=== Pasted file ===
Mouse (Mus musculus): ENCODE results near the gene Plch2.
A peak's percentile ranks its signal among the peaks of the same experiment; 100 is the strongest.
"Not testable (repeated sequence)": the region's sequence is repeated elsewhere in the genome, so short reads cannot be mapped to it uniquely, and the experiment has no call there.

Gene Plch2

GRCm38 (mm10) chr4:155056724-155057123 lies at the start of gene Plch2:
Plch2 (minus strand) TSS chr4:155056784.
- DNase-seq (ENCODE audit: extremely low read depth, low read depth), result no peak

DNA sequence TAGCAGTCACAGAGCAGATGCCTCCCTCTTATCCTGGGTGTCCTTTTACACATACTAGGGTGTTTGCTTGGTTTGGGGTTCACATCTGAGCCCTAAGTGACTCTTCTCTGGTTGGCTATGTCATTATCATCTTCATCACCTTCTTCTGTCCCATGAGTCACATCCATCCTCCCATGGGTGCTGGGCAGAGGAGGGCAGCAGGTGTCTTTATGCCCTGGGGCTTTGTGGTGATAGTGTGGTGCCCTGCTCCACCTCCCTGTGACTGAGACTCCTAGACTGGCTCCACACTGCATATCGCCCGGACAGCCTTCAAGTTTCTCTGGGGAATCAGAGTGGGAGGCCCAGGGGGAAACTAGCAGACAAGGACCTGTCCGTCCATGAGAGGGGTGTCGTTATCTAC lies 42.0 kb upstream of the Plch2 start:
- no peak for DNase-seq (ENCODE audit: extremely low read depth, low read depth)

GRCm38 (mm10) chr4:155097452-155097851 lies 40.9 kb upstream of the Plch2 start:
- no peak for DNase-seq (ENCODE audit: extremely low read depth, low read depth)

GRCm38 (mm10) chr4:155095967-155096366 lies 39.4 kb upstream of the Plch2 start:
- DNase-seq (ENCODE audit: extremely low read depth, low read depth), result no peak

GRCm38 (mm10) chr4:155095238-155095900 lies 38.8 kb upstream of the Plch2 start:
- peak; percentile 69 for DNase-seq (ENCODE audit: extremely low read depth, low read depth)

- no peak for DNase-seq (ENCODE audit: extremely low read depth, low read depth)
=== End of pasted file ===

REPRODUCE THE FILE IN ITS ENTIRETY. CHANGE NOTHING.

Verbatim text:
Mouse (Mus musculus): ENCODE results near the gene Plch2.
A peak's percentile ranks its signal among the peaks of the same experiment; 100 is the strongest.
"Not testable (repeated sequence)": the region's sequence is repeated elsewhere in the genome, so short reads cannot be mapped to it uniquely, and the experiment has no call there.

Gene Plch2

GRCm38 (mm10) chr4:155056724-155057123 lies at the start of gene Plch2:
Plch2 (minus strand) TSS chr4:155056784.
- DNase-seq (ENCODE audit: extremely low read depth, low read depth), result no peak

DNA sequence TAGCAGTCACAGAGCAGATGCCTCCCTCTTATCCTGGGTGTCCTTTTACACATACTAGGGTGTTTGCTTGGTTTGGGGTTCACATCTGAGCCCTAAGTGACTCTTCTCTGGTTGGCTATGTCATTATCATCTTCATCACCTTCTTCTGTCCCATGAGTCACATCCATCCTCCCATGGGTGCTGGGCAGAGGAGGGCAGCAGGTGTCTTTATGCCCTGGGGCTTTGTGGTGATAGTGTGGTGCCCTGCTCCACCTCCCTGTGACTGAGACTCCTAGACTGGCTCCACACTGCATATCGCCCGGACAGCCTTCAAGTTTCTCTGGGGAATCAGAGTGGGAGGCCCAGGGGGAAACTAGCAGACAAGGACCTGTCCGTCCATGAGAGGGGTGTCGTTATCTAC lies 42.0 kb upstream of the Plch2 start:
- no peak for DNase-seq (ENCODE audit: extremely low read depth, low read depth)

GRCm38 (mm10) chr4:155097452-155097851 lies 40.9 kb upstream of the Plch2 start:
- no peak for DNase-seq (ENCODE audit: extremely low read depth, low read depth)

GRCm38 (mm10) chr4:155095967-155096366 lies 39.4 kb upstream of the Plch2 start:
- DNase-seq (ENCODE audit: extremely low read depth, low read depth), result no peak

GRCm38 (mm10) chr4:155095238-155095900 lies 38.8 kb upstream of the Plch2 start:
- peak; percentile 69 for DNase-seq (ENCODE audit: extremely low read depth, low read depth)

- no peak for DNase-seq (ENCODE audit: extremely low read depth, low read depth)